In two words – a lot. In the last year we built a fully decentralized network out of a simple MVP, solved scaling problems, re-engineered the UI, released validation nodes to public, ran interesting and engaging community events, showcased Verity at dozen events all over the world, started a Q&A and podcast video series, educated the ecosystem through blog posts and most importantly delivered what we promised – a beta version of the Verity protocol. Every single person that helped build Verity delivered more than we asked – it literally took thousands of hours to develop the technology behind Verity, but it took, even more, to test it out, to build UIs, to prepare and engineer test events, to figure out how to acquire new data providers, to run UX experiments, to grow the community and support it, to write integrations, to design smart contract logic… this was one of the best-orchestrated missions we had the chance to be part of and an amazing experience for all of us. We also had the opportunity to witness and feel the power of (literally!!) the best community on the planet. We couldn’t do it alone – we couldn’t even start without having you guys to take part in the events and take on a roll of data providers even when it was 4 AM in the morning and you had to report a football match you were not interested in and which lasted several hours. Without you, we couldn’t discover bugs, test industries, and run experiments, get the data for the recommendation engine, grow the social channels or get encouraging words when we needed it. We couldn’t even imagine we would get such support and such dedication! As every decentralized project, the tech is only a part of the story, the social aspect of it – the people behind the network is the important bit.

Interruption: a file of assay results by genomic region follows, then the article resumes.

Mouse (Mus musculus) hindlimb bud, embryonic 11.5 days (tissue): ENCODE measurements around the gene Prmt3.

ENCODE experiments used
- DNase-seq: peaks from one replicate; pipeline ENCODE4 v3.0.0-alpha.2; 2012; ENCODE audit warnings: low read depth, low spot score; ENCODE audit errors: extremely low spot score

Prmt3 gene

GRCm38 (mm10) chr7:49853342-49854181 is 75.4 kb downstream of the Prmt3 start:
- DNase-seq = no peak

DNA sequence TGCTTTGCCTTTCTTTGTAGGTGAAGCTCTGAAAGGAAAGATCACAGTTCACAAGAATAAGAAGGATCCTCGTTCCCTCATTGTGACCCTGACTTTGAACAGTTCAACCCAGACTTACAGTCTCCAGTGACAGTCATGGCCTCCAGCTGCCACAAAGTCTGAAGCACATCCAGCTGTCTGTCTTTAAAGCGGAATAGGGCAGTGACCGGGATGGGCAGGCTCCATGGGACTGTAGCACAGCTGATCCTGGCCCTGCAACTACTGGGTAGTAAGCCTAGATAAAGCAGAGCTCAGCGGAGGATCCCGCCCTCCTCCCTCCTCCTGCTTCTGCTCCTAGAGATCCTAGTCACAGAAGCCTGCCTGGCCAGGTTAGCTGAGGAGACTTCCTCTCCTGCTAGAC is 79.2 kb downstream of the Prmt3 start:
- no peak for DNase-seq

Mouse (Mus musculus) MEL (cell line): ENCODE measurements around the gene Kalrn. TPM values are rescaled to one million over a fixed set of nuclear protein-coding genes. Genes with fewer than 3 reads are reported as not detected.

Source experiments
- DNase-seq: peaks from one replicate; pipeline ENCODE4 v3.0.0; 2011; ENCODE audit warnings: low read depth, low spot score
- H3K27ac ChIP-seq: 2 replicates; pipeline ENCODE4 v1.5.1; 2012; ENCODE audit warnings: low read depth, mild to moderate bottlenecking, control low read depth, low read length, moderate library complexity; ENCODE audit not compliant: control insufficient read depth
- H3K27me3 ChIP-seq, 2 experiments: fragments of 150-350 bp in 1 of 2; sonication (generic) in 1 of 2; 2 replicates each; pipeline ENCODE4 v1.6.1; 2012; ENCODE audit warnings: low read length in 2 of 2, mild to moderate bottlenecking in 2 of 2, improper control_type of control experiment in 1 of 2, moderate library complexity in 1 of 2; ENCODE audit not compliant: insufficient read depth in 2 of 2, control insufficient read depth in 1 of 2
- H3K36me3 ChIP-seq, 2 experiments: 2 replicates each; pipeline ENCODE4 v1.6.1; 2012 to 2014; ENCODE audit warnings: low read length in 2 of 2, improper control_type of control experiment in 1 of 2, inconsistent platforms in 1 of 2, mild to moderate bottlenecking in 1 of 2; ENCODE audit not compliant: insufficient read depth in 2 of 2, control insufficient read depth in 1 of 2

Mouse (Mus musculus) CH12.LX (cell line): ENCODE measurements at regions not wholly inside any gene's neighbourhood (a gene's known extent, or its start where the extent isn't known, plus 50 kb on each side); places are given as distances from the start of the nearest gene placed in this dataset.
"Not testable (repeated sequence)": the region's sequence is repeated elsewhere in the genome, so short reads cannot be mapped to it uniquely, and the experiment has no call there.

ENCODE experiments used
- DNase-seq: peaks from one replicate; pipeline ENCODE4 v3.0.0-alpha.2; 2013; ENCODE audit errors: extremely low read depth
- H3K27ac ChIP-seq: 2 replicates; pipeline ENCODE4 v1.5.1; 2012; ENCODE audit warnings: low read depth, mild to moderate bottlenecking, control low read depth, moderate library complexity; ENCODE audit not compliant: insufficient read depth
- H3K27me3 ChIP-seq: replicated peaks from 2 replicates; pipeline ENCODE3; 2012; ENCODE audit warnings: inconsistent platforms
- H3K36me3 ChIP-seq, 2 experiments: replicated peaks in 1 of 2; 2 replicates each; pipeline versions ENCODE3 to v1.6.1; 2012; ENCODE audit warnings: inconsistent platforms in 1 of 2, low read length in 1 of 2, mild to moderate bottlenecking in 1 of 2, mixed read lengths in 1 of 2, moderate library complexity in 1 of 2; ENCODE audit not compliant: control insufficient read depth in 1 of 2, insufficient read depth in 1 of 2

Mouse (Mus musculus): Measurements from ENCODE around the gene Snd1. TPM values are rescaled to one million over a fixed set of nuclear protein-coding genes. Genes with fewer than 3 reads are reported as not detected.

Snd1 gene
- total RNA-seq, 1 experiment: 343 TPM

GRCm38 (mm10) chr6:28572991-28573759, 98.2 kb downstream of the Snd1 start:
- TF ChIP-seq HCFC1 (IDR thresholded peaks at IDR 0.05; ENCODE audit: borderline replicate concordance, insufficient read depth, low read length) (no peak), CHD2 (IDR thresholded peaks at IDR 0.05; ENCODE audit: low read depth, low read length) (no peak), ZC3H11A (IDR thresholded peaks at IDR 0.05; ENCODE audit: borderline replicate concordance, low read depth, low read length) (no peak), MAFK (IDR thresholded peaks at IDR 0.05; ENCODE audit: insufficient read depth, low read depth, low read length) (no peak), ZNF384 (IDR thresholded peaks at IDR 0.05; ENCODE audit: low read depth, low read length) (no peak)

As said in the beginning, we, unfortunately, can’t move forward in the way we wanted, but we are hoping that you can take it to the next level and build amazing things on top of it. That is why we are releasing (on top of the core network code which is open-sourced at https://github.com/verity-network) supporting components, the marketplace, deployment scripts, and other tools as open-source in hope that Verity will be a building block of the future. Because Verity was built to be decentralized, anyone is able to run a validation node and be part of the network (or fork it and launch a new network), launch events, build apps on top of it or create verticalized data feeds for a specific industry – nobody can stop the truth! We will keep the social channels alive and nominate the right people from the community to be the initial administrators. We will try to answer any upcoming questions and support future development as much as possible with advice, guidance, and suggestions and if you have a project that would benefit from direct integration or merging of Verity network and we can help you with the transition, do not hesitate to write us at team@verity.network and we’ll try our best!

Thank you for everything you’ve done, for the love and support you’ve shown and, sorry!